Billy Parish studied climate change as a student at Yale, but it wasn’t until a summer trip to India after his sophomore year that the reality of the problem hit home. It was 2002 when Parish traveled to the source of the Ganges River, in the Himalayas, and met with scientists who were studying a glacier there. “They told me that the glacier had melted and was much further upriver than it was the year before, and that it was melting faster than anyone had been predicting,” he says. “The source of water for millions of people was at risk.” The experience had a huge impact on Parish. “Seeing the glacier was the first time I saw climate change face-to-face,” he says. “That for me was the moment of no turning back, when I said, ‘I need to do something about this.'”
That urge to do something eventually led Parish to create Mosaic, a company that provides financing for homeowners who want to go solar, in 2011. It’s a Certified B Corporation, meaning that in addition to turning a profit, Mosaic aims to have a positive impact on the world. Today, it’s the largest residential solar lender in the country. Mosaic works with roughly 250 solar installers, equipping them with software and financing products that they can offer to their customers. “There are now over 50,000 people who are prospering from clean energy through Mosaic,” Parish says, including not just those who own homes, but salespeople and installation crews too.
The typical Mosaic customer is a homeowner who wants to save money while doing something positive for the environment. Larry Allen and Heather Crawling, for example, recently had solar panels installed on their home in Cortlandt Manor, New York. They expect to save $100 a month initially, and twice that once they’ve paid off their loan. The installer they worked with, Sungevity, also guarantees them a minimum amount of savings; if they don’t realize those savings, they’ll get a check for the difference. “It’s very straightforward,” says Parish. “Our borrowers save money from day one.”
Mosaic is perfectly positioned to take advantage of the growing interest in solar technology. “There was a time where most analysts thought wind was going to be the dominant renewable energy,” notes Parish. But since 2009, the cost of solar panels has fallen 80 percent, according to the International Renewable Energy Agency, and the price is expected to continue to drop. Solar is also readily accessible to most everyone, leading Parish to predict that it “will be the dominant renewable energy technology of the future.”
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The business opportunities in clean energy are enormous. Ultimately, Mosaic aims to move beyond providing loans for just solar panels. “Our plan for the coming years is to help homeowners finance everything they need to take their home to 100 percent clean energy,” says Parish. That could include updating HVAC systems; replacing windows, doors, and lighting; and purchasing a home automation system that helps conserve energy. For Parish, Mosaic is a unique opportunity to make a career out of making a difference. “What I love about coming to work every day is that I get to do something that overlaps completely with my personal mission, and do something that represents a big business opportunity,” he says.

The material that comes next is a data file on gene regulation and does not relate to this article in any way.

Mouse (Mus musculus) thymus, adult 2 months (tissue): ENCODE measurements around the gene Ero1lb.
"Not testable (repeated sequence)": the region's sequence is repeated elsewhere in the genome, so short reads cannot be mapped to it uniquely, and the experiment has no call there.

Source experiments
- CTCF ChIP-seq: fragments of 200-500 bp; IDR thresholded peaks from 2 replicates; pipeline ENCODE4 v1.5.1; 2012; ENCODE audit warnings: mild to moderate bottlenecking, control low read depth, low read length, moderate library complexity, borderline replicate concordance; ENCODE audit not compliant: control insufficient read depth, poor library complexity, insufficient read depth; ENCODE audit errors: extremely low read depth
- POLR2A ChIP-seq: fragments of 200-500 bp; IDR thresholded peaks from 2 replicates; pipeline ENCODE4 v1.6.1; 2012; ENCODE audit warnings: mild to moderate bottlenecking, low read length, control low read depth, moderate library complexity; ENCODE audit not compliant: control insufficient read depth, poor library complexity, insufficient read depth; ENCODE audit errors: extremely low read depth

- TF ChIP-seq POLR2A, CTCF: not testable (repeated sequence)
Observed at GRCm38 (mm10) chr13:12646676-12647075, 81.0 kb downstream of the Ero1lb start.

That profit motive isn’t incidental. Getting people invested, literally, in the transition to clean energy is a key piece of Mosaic’s mission. “We started Mosaic because we believe that the more people who are participating in and benefitting from the transition to clean energy, the faster that transition will occur,” Parish says. People care about climate change, he notes, but it can be tough motivating them to make big changes. “We needed to tap into people’s interests in making money and saving money, and use that power to help drive this transition faster.”
Allen and Crawling agree that the financial benefits are partly why they decided to go solar. They expect to not only save money right away but add to the value of their home. They’re also excited about reducing their carbon footprint and doing something to help the environment. “It’s one of the motivating factors we had for doing this,” Crawling says. “It’s a big lesson we’re teaching our kids.” The couple have also noticed more and more homeowners in their area installing the panels. “I definitely feel like it’s a trend, at least in our area,” says Allen.
The solar movement is gaining momentum in a lot of communities around the country and around the globe. “The transition to clean energy will happen faster than people think,” predicts Parish. “I believe we can get to 100 percent clean energy by 2050.” The statistics are encouraging: Today, the solar-energy industry in California employs more people than does all of the state’s electric utilities, he says, and nationally, more people work in solar than in coal, oil and gas exploration, and mining combined. “The clean-energy forces are growing stronger, we are accelerating this transition, and I’m focused on getting us there faster by getting more people involved.”
The 2016 AllStars program is produced in partnership with Comcast NBCUniversal and celebrates social entrepreneurs who are powering solutions with innovative technology. Visit NationSwell.com/AllStars from November 1 to 15 to vote for your favorite AllStar. The winner will receive the Tech Impact Award, a $10,000 grant to help further his or her work advocating for change.